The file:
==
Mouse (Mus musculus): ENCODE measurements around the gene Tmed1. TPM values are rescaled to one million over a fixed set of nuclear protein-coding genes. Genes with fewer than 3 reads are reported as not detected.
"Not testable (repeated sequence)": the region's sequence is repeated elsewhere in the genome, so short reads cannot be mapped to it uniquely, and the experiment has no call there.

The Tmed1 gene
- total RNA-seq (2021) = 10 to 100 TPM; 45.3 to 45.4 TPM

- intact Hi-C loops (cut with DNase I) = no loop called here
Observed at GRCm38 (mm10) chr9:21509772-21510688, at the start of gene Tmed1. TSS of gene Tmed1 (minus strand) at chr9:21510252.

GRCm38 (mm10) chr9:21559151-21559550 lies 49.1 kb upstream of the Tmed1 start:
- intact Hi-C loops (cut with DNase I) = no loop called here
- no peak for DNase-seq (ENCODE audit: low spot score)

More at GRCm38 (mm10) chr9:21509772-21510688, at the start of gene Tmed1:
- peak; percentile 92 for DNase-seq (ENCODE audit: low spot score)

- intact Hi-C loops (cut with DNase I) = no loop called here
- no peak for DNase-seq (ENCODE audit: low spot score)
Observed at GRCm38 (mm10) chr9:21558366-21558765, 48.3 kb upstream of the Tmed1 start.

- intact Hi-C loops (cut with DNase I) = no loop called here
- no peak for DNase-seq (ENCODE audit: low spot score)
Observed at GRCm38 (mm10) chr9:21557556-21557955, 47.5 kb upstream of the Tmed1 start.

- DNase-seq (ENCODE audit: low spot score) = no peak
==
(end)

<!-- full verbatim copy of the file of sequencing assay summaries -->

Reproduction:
Mouse (Mus musculus): ENCODE measurements around the gene Tmed1. TPM values are rescaled to one million over a fixed set of nuclear protein-coding genes. Genes with fewer than 3 reads are reported as not detected.
"Not testable (repeated sequence)": the region's sequence is repeated elsewhere in the genome, so short reads cannot be mapped to it uniquely, and the experiment has no call there.

The Tmed1 gene
- total RNA-seq (2021) = 10 to 100 TPM; 45.3 to 45.4 TPM

- intact Hi-C loops (cut with DNase I) = no loop called here
Observed at GRCm38 (mm10) chr9:21509772-21510688, at the start of gene Tmed1. TSS of gene Tmed1 (minus strand) at chr9:21510252.

GRCm38 (mm10) chr9:21559151-21559550 lies 49.1 kb upstream of the Tmed1 start:
- intact Hi-C loops (cut with DNase I) = no loop called here
- no peak for DNase-seq (ENCODE audit: low spot score)

More at GRCm38 (mm10) chr9:21509772-21510688, at the start of gene Tmed1:
- peak; percentile 92 for DNase-seq (ENCODE audit: low spot score)

- intact Hi-C loops (cut with DNase I) = no loop called here
- no peak for DNase-seq (ENCODE audit: low spot score)
Observed at GRCm38 (mm10) chr9:21558366-21558765, 48.3 kb upstream of the Tmed1 start.

- intact Hi-C loops (cut with DNase I) = no loop called here
- no peak for DNase-seq (ENCODE audit: low spot score)
Observed at GRCm38 (mm10) chr9:21557556-21557955, 47.5 kb upstream of the Tmed1 start.

- DNase-seq (ENCODE audit: low spot score) = no peak